Duck Confit was once esteemed as a preservation method; cooking and keeping the duck in its rendered fat results in meltingly tender, moist, and extremely flavourful meat, which can be used in a variety of simple preparations.
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Sprinkle 1 tablespoon of salt in the bottom of a dish or plastic container large enough to hold the duck pieces in a single layer. Evenly scatter half the garlic, shallots, and thyme in the container. Arrange the duck, skin-side up, over the salt mixture, then sprinkle with the remaining salt, garlic, shallots, and thyme and a little pepper. Cover and refrigerate for 1-2 days (optional, but that’s the traditional French method).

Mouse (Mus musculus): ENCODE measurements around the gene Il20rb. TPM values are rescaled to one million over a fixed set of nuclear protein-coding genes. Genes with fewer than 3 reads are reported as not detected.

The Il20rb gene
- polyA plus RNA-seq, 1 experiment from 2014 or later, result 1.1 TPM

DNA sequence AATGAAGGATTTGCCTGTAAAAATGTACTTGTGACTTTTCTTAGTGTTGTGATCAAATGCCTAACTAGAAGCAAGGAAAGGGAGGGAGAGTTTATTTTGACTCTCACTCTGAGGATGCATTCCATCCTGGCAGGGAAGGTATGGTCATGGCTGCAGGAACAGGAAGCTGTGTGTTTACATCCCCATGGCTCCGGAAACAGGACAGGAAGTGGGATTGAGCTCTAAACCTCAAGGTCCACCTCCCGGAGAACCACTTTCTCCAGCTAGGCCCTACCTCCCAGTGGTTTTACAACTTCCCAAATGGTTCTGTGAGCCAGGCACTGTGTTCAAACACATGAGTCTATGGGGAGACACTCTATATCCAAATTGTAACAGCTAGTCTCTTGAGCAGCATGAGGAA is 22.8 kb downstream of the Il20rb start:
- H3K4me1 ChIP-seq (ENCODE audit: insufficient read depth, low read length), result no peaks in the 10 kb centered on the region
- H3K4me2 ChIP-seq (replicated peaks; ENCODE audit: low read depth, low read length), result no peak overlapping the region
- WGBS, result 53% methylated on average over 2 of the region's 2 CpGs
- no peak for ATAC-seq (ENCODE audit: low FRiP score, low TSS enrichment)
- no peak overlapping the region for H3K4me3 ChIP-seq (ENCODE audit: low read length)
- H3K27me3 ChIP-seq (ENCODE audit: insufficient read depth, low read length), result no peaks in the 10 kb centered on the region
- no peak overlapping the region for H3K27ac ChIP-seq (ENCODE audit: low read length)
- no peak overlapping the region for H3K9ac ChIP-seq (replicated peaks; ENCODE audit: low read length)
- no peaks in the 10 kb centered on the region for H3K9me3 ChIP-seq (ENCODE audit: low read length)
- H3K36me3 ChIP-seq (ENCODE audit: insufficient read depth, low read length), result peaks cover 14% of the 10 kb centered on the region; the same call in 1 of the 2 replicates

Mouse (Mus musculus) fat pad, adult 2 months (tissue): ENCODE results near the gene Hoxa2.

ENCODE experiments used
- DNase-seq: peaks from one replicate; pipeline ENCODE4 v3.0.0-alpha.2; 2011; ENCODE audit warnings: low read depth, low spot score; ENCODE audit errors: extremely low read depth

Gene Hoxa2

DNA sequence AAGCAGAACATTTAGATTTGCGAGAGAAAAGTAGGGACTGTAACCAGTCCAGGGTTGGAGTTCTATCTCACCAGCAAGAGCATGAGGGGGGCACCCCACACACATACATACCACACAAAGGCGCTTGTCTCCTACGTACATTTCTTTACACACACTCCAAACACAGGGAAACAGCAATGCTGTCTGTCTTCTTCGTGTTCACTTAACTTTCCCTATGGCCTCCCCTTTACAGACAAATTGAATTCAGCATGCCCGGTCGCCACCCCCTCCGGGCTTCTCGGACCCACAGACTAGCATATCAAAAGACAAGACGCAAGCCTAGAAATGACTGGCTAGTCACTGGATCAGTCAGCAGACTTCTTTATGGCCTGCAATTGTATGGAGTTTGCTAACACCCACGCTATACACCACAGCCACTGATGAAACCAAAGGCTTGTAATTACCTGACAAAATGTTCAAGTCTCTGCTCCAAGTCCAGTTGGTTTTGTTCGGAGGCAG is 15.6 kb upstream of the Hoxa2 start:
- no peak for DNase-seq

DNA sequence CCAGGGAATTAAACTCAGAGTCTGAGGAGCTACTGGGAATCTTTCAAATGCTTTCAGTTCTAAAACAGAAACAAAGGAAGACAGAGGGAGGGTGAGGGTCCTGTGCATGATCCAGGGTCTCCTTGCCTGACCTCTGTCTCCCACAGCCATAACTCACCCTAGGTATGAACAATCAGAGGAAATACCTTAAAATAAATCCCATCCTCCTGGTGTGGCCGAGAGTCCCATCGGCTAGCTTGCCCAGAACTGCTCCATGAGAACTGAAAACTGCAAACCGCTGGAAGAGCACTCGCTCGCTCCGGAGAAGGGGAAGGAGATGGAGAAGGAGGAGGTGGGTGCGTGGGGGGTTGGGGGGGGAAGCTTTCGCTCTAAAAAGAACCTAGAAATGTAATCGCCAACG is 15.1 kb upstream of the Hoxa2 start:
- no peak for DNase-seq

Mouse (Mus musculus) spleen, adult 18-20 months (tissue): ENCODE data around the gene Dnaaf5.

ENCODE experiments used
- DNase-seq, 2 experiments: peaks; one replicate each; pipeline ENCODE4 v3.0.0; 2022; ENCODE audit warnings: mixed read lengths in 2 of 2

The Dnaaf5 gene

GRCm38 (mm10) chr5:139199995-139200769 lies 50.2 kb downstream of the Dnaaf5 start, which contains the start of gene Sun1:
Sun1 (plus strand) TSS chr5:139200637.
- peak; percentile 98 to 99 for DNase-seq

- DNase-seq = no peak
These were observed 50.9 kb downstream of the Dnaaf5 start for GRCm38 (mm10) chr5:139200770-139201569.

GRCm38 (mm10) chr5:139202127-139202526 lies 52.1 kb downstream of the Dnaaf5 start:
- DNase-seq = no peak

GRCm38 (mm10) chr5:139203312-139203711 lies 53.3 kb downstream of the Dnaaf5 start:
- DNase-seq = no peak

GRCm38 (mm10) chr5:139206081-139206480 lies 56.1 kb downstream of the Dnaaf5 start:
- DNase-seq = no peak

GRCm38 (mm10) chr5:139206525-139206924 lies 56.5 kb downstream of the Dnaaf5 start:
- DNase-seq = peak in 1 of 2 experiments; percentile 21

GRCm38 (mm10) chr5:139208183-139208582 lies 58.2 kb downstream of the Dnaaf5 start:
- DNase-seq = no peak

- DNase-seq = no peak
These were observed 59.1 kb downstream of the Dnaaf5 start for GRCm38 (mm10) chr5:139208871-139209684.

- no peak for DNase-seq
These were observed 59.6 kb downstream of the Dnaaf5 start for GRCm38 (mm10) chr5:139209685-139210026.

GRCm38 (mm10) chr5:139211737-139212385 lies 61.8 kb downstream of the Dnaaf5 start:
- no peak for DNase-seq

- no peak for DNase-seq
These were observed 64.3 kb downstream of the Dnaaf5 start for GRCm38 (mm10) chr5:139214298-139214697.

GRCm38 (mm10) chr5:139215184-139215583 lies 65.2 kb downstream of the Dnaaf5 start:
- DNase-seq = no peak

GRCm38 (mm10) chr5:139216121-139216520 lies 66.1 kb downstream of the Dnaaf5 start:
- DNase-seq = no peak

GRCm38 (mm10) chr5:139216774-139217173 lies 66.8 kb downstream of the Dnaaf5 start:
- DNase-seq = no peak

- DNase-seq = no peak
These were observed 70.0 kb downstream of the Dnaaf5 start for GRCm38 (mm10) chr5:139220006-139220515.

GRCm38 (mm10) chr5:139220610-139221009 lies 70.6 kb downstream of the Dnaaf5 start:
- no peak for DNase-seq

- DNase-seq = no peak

Preheat the oven to 225°F. Melt the duck fat in a small saucepan. Brush the salt and seasonings off the duck. Arrange the duck pieces in a single snug layer in a high-sided baking dish or ovenproof saucepan. Pour the melted fat over the duck (the duck pieces should be smothered in fat) and place the confit in the oven. Cook the confit slowly at a very slow simmer — just an occasional bubble — until the duck is tender and can be easily pulled from the bone, 2-3 hours.
Remove the confit from the oven. Cool and store the duck in the fat. (The confit will keep in the refrigerator for several weeks.)